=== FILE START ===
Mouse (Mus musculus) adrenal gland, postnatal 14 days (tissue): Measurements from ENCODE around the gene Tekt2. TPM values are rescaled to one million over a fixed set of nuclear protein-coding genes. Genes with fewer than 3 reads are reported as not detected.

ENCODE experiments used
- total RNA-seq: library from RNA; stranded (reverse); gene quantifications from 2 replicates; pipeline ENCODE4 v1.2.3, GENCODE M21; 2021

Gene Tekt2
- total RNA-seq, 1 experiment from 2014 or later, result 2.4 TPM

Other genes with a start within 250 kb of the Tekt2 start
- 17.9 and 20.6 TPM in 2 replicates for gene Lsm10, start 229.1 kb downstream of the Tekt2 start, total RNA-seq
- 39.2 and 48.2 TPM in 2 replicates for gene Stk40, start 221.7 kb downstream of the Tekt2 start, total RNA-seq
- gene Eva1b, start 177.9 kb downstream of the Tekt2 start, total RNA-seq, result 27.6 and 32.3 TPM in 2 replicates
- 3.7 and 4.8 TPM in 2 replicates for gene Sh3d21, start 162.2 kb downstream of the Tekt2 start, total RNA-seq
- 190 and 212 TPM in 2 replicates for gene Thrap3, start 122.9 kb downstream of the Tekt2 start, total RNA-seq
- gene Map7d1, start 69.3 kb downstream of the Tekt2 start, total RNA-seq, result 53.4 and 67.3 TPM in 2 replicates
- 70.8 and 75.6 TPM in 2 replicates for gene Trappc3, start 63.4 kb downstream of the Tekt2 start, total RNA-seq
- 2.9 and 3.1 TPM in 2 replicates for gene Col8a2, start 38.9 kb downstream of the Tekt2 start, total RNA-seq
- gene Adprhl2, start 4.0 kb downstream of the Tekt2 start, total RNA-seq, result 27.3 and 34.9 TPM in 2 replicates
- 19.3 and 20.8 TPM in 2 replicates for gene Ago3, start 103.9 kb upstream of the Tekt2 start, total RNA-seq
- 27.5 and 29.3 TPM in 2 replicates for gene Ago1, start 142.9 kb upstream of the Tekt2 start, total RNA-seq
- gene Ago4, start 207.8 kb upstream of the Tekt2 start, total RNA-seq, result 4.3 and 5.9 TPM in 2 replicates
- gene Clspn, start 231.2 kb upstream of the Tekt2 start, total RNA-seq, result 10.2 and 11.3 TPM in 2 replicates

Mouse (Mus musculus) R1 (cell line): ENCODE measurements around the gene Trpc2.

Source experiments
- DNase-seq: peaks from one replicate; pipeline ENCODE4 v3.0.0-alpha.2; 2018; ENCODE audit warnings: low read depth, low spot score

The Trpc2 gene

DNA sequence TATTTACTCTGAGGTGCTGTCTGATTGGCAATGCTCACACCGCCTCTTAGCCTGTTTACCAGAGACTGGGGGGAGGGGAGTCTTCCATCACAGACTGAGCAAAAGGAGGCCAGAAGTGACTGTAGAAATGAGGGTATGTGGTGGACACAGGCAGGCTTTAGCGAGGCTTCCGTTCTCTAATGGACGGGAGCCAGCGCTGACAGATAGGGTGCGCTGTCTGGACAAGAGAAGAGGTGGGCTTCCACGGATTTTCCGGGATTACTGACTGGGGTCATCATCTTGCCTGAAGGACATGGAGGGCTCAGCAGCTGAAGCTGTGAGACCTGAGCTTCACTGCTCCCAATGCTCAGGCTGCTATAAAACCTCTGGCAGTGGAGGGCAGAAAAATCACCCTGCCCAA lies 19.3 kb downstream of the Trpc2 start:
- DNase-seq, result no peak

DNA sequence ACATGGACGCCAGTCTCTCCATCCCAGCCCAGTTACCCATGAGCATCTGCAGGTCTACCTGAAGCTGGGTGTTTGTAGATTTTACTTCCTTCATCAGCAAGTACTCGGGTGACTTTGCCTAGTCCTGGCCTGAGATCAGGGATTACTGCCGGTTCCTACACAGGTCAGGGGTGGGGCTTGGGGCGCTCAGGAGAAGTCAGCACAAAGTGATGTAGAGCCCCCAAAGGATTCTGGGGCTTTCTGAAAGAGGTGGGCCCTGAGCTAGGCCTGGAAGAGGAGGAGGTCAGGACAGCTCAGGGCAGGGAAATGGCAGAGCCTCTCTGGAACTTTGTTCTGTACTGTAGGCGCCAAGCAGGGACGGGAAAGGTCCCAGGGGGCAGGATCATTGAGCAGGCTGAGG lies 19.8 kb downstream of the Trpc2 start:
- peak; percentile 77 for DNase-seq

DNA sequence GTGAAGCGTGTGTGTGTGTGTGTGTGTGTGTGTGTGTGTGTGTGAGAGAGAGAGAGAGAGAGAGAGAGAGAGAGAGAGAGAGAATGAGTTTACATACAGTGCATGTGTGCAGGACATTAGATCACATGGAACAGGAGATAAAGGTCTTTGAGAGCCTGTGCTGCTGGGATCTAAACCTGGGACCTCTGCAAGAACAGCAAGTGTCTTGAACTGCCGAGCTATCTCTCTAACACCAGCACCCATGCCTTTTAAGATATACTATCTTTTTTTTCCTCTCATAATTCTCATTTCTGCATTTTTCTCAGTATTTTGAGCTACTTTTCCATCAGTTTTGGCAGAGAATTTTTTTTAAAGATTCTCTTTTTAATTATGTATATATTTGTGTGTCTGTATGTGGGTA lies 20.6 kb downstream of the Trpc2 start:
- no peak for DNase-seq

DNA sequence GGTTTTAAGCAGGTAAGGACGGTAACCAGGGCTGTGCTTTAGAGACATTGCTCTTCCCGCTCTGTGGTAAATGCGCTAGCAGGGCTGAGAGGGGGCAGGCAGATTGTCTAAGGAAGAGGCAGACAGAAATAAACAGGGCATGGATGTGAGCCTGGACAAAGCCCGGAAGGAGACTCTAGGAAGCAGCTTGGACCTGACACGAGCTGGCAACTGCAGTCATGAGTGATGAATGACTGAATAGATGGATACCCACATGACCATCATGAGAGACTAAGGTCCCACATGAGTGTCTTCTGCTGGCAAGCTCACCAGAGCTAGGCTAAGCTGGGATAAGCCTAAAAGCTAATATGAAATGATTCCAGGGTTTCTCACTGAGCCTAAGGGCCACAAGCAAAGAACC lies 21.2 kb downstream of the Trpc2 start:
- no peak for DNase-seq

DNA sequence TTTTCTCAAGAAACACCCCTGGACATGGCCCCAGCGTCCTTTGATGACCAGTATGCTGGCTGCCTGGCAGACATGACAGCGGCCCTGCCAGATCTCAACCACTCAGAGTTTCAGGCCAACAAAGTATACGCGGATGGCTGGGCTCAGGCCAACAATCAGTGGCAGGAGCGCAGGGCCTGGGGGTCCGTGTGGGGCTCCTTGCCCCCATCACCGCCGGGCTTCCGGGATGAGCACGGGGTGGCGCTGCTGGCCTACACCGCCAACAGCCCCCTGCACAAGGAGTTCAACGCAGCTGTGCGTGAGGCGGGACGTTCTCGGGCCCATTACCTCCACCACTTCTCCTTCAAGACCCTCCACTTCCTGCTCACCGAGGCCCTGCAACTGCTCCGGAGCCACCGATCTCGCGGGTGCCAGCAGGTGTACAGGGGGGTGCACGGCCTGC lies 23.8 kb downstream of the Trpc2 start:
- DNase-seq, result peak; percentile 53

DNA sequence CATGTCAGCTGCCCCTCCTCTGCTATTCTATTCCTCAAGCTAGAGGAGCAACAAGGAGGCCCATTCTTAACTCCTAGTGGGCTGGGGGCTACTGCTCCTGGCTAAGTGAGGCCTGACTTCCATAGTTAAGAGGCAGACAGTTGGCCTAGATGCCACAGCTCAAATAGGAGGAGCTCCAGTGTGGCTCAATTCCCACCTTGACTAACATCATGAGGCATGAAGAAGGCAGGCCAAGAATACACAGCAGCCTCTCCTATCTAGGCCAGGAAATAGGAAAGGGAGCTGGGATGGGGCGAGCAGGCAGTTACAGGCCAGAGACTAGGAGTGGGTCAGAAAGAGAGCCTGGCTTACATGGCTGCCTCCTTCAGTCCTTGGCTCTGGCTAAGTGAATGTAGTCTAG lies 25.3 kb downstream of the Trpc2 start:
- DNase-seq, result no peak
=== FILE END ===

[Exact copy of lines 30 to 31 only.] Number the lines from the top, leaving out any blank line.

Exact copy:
DNA sequence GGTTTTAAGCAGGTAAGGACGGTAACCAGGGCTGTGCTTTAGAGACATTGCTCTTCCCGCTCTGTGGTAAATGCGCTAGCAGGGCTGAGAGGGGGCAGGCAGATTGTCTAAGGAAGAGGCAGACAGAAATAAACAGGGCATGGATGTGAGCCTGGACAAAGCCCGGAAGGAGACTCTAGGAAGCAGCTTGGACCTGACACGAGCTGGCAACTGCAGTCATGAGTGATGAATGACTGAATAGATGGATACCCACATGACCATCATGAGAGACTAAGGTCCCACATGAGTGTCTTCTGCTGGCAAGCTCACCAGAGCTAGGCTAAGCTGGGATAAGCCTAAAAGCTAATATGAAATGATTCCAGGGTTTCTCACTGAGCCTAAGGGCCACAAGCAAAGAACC lies 21.2 kb downstream of the Trpc2 start:
- no peak for DNase-seq